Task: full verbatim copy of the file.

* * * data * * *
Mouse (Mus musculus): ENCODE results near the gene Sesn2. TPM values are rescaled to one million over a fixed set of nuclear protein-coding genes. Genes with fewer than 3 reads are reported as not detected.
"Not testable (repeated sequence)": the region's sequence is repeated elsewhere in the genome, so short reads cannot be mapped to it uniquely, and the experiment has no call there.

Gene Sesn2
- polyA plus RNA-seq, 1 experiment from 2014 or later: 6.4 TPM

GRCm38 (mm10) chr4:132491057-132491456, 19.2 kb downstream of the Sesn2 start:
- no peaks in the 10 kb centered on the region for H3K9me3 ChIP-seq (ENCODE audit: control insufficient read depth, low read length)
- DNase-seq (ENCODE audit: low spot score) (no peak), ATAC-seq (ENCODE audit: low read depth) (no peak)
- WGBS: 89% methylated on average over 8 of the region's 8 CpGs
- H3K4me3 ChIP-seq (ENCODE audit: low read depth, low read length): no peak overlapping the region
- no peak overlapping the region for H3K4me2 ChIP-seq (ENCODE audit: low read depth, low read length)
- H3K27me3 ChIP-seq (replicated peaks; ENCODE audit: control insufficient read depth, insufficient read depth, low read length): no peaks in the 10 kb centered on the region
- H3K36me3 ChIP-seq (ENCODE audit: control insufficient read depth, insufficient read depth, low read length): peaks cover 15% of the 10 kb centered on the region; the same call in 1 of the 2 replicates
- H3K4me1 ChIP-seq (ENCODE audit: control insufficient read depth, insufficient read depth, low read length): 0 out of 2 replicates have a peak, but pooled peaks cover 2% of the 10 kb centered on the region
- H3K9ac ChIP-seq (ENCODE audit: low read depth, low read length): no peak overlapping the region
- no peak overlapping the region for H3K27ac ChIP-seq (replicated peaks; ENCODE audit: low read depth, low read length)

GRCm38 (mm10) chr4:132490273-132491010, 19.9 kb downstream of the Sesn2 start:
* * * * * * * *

Mouse (Mus musculus): ENCODE results near the gene Sesn2. TPM values are rescaled to one million over a fixed set of nuclear protein-coding genes. Genes with fewer than 3 reads are reported as not detected.
"Not testable (repeated sequence)": the region's sequence is repeated elsewhere in the genome, so short reads cannot be mapped to it uniquely, and the experiment has no call there.

Gene Sesn2
- polyA plus RNA-seq, 1 experiment from 2014 or later: 6.4 TPM

GRCm38 (mm10) chr4:132491057-132491456, 19.2 kb downstream of the Sesn2 start:
- no peaks in the 10 kb centered on the region for H3K9me3 ChIP-seq (ENCODE audit: control insufficient read depth, low read length)
- DNase-seq (ENCODE audit: low spot score) (no peak), ATAC-seq (ENCODE audit: low read depth) (no peak)
- WGBS: 89% methylated on average over 8 of the region's 8 CpGs
- H3K4me3 ChIP-seq (ENCODE audit: low read depth, low read length): no peak overlapping the region
- no peak overlapping the region for H3K4me2 ChIP-seq (ENCODE audit: low read depth, low read length)
- H3K27me3 ChIP-seq (replicated peaks; ENCODE audit: control insufficient read depth, insufficient read depth, low read length): no peaks in the 10 kb centered on the region
- H3K36me3 ChIP-seq (ENCODE audit: control insufficient read depth, insufficient read depth, low read length): peaks cover 15% of the 10 kb centered on the region; the same call in 1 of the 2 replicates
- H3K4me1 ChIP-seq (ENCODE audit: control insufficient read depth, insufficient read depth, low read length): 0 out of 2 replicates have a peak, but pooled peaks cover 2% of the 10 kb centered on the region
- H3K9ac ChIP-seq (ENCODE audit: low read depth, low read length): no peak overlapping the region
- no peak overlapping the region for H3K27ac ChIP-seq (replicated peaks; ENCODE audit: low read depth, low read length)

GRCm38 (mm10) chr4:132490273-132491010, 19.9 kb downstream of the Sesn2 start: